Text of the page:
How is femicide different from homicide?
Femicide is a form of murder that underscores the ‘how’ and ‘why’ women and girls are killed because of their sex or gender – which is distinct from how men and boys are killed, although both are killed primarily by men.
Femicide is also deeply connected to intimate partner violence (although it can also happen at the hands of strangers). In contrast, when men are murdered, it is rarely connected to maintaining power and control in an intimate or familial relationship.
Femicides are smaller in number than male homicides; however, violence prevention should never be a competition. Our prevention efforts do not and should not only focus on those forms of violence which occur most often. For more on this issue, see More men are killed than women, so why focus on violence against women?
Children and Multiple Victims of Femicide
With Intimate Partner Violence, one of the most dangerous times for a woman and her children is actually after leaving. To maintain control and “show them who’s boss”, some men will kill their ex-partners. In extreme cases, abusers will kill their own children (filicide) to punish Mom for leaving, and as a way to continue abusing their ex-partners through their children. These murders are deliberate and calculated, as the abuser knows there is no greater pain for a Mother.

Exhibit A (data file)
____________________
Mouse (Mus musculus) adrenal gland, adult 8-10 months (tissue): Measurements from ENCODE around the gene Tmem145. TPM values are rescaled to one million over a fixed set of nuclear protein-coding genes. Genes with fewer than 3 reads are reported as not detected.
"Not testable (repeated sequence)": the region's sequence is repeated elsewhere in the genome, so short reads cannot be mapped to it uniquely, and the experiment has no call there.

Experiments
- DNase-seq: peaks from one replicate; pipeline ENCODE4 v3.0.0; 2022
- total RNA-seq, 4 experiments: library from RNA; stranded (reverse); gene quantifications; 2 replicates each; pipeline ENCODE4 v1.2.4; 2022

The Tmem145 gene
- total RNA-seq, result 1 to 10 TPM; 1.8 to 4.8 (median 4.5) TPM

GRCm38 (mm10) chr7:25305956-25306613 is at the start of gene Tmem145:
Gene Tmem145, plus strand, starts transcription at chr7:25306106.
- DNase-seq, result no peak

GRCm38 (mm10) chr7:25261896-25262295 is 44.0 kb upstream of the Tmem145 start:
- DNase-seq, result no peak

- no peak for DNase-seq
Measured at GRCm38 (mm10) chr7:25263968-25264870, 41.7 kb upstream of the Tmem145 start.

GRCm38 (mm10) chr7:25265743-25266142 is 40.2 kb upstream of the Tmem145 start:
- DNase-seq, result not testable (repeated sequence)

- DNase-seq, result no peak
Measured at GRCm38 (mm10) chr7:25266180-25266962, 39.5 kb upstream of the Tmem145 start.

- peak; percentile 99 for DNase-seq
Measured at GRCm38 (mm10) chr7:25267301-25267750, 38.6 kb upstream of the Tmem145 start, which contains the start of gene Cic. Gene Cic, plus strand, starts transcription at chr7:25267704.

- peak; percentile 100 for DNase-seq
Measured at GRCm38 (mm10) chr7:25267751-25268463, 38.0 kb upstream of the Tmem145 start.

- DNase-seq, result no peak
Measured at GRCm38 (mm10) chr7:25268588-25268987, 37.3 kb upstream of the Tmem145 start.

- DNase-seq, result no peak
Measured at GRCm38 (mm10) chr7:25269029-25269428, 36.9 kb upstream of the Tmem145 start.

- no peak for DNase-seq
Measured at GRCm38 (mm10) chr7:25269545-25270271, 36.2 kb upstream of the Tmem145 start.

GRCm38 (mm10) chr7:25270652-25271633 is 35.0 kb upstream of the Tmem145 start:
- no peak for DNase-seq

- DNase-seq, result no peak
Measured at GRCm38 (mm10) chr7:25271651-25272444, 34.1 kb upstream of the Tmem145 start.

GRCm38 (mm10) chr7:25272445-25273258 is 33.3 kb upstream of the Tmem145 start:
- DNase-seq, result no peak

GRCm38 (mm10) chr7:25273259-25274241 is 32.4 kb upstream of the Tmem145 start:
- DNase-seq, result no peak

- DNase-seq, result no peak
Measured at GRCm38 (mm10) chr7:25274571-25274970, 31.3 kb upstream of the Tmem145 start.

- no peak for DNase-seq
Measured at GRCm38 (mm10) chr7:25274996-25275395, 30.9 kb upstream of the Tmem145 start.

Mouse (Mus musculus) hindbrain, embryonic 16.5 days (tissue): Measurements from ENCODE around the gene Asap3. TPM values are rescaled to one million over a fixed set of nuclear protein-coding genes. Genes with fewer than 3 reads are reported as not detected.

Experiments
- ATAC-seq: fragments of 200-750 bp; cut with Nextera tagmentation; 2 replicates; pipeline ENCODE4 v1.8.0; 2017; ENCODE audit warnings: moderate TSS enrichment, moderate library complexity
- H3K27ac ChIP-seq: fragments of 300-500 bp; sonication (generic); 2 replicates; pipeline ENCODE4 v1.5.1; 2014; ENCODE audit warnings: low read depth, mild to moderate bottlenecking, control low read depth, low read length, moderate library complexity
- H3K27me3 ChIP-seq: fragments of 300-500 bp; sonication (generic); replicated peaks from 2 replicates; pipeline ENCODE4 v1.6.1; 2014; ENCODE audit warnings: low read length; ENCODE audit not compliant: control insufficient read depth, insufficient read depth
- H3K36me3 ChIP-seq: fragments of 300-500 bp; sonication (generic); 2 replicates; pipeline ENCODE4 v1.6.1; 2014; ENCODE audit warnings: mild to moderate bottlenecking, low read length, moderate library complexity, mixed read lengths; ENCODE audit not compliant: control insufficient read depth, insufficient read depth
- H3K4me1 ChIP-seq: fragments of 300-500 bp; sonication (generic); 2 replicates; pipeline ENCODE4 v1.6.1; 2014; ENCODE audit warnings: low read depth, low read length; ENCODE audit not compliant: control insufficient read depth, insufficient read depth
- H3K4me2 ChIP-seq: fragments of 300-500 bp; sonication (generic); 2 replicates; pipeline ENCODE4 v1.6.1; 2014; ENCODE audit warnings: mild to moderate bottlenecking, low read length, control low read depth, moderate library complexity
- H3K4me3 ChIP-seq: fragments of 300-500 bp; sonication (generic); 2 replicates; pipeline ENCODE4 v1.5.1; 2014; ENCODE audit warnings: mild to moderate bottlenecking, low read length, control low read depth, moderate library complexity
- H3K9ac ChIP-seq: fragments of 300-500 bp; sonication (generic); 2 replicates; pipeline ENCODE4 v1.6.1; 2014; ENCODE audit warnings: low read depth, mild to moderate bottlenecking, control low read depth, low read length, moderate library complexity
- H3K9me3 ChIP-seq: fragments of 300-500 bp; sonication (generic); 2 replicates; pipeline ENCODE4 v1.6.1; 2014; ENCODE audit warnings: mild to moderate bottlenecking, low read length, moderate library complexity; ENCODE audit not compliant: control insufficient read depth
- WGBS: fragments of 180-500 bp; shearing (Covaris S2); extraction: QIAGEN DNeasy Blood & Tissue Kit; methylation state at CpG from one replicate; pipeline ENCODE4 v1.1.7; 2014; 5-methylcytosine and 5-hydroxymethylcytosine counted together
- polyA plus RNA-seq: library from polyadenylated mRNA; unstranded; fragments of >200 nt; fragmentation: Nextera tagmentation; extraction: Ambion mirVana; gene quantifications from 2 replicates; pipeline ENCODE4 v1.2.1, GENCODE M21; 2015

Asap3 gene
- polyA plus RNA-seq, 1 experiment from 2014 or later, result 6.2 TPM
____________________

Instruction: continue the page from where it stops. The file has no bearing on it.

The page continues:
Keira, forced to see her father by Family Court even after numerous reports of domestic violence by her mother, was killed by her father in this way. As are approximately 30 other children in Canada every year. These tragic deaths are completely preventable. Aura Freedom was honoured to support Jennifer Kagan, Keira’s brave Mother, who used the worst pain imaginable for change. Jennifer recently succeeded in passing Keira’s Law, which will train Family Court judges and protect children from domestic violence.
Murder-suicides are often cases of femicide and male violence against women and children. For example, a man may kill his wife (femicide), children (filicide) and then himself (suicide) because of a recent separation or as a way to punish his partner for filing for divorce and/or child custody. However, the attention in media articles is often given to the graphic and tragic nature of the ‘murder-suicide’ (the crime) rather than the true nature of femicide and the most extreme manifestations of male violence against women that happen far too often in Canada.
Femicide often results in the deaths of multiple victims in addition to the woman who was the male perpetrator’s primary target. Some cases, contexts, or circumstances indicative of femicide result in the deaths of many women, men, and/or children, which often obscures that these killings were femicides or the result of femicidal motivations. During a 5-year period (2018-2022), in addition to the 850 women and girls killed in Canada, another 138 victims were killed. This does not include ‘living victims of femicide’ which, when focusing on the children left behind, left at least 868 children in Canada without their mothers.